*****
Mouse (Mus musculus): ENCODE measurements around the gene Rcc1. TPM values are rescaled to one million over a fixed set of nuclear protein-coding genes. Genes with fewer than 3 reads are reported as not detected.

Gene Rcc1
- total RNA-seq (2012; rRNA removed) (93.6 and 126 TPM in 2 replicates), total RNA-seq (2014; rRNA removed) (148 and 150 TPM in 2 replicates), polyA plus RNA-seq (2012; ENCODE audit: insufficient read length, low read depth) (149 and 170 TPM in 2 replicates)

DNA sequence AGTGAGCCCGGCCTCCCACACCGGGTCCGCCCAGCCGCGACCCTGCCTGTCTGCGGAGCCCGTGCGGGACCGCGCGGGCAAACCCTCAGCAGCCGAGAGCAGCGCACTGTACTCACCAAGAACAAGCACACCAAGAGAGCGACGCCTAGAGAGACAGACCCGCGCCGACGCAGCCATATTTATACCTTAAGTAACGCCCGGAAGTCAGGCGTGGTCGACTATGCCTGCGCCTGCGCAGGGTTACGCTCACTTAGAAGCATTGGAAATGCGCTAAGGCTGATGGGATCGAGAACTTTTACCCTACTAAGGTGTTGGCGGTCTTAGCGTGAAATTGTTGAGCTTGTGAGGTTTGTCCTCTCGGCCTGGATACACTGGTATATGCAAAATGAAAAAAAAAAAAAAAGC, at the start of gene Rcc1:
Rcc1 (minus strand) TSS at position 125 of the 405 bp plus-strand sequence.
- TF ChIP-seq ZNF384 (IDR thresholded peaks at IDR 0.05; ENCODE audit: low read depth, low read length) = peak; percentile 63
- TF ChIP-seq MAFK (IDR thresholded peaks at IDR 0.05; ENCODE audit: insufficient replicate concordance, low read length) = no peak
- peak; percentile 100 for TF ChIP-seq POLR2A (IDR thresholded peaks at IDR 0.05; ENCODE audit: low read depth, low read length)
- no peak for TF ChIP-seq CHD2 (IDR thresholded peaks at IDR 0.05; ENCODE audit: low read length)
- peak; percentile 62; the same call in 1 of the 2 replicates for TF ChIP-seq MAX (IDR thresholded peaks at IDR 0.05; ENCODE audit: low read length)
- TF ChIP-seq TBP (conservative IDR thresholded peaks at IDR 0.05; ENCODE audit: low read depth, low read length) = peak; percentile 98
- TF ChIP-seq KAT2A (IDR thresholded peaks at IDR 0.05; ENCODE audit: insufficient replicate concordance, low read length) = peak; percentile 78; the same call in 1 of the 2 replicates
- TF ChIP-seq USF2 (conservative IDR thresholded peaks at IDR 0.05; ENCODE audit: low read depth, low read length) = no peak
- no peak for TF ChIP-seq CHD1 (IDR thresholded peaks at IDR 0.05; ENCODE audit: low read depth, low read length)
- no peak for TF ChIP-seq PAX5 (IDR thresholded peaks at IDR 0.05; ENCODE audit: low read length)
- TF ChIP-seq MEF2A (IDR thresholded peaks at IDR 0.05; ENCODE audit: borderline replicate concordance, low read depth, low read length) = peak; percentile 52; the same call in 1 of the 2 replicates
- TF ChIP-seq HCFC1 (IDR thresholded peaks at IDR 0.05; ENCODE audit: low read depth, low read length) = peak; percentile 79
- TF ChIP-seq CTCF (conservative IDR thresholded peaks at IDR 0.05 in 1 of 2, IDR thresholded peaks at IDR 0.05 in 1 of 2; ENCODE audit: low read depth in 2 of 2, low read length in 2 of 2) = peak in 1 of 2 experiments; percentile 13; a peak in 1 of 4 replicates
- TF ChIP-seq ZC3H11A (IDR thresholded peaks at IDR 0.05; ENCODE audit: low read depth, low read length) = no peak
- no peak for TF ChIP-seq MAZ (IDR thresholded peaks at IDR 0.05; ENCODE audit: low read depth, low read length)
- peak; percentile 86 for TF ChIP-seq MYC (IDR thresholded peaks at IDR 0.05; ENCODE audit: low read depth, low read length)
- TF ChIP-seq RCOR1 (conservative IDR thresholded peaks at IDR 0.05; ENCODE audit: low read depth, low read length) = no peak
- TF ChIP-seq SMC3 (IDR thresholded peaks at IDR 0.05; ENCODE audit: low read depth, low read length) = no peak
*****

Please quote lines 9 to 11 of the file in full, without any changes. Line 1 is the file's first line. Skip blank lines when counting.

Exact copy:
- no peak for TF ChIP-seq CHD2 (IDR thresholded peaks at IDR 0.05; ENCODE audit: low read length)
- peak; percentile 62; the same call in 1 of the 2 replicates for TF ChIP-seq MAX (IDR thresholded peaks at IDR 0.05; ENCODE audit: low read length)
- TF ChIP-seq TBP (conservative IDR thresholded peaks at IDR 0.05; ENCODE audit: low read depth, low read length) = peak; percentile 98